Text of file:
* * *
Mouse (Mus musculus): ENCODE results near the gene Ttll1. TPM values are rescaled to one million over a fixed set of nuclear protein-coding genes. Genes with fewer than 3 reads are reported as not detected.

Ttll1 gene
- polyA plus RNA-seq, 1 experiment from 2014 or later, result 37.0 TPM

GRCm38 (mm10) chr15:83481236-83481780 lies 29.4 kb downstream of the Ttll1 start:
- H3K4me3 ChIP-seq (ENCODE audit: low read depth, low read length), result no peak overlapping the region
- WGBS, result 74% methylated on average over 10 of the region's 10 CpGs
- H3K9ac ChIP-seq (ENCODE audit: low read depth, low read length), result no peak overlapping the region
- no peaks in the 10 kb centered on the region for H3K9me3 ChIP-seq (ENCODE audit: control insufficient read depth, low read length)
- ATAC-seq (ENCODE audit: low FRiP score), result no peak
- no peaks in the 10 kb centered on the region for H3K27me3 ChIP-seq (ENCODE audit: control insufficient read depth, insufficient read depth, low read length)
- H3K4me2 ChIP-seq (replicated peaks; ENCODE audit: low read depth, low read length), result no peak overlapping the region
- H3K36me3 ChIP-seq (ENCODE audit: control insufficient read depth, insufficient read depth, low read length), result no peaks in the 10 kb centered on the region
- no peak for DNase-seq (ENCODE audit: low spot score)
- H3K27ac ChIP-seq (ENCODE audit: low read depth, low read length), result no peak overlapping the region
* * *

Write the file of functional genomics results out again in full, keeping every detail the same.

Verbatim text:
Mouse (Mus musculus): ENCODE results near the gene Ttll1. TPM values are rescaled to one million over a fixed set of nuclear protein-coding genes. Genes with fewer than 3 reads are reported as not detected.

Ttll1 gene
- polyA plus RNA-seq, 1 experiment from 2014 or later, result 37.0 TPM

GRCm38 (mm10) chr15:83481236-83481780 lies 29.4 kb downstream of the Ttll1 start:
- H3K4me3 ChIP-seq (ENCODE audit: low read depth, low read length), result no peak overlapping the region
- WGBS, result 74% methylated on average over 10 of the region's 10 CpGs
- H3K9ac ChIP-seq (ENCODE audit: low read depth, low read length), result no peak overlapping the region
- no peaks in the 10 kb centered on the region for H3K9me3 ChIP-seq (ENCODE audit: control insufficient read depth, low read length)
- ATAC-seq (ENCODE audit: low FRiP score), result no peak
- no peaks in the 10 kb centered on the region for H3K27me3 ChIP-seq (ENCODE audit: control insufficient read depth, insufficient read depth, low read length)
- H3K4me2 ChIP-seq (replicated peaks; ENCODE audit: low read depth, low read length), result no peak overlapping the region
- H3K36me3 ChIP-seq (ENCODE audit: control insufficient read depth, insufficient read depth, low read length), result no peaks in the 10 kb centered on the region
- no peak for DNase-seq (ENCODE audit: low spot score)
- H3K27ac ChIP-seq (ENCODE audit: low read depth, low read length), result no peak overlapping the region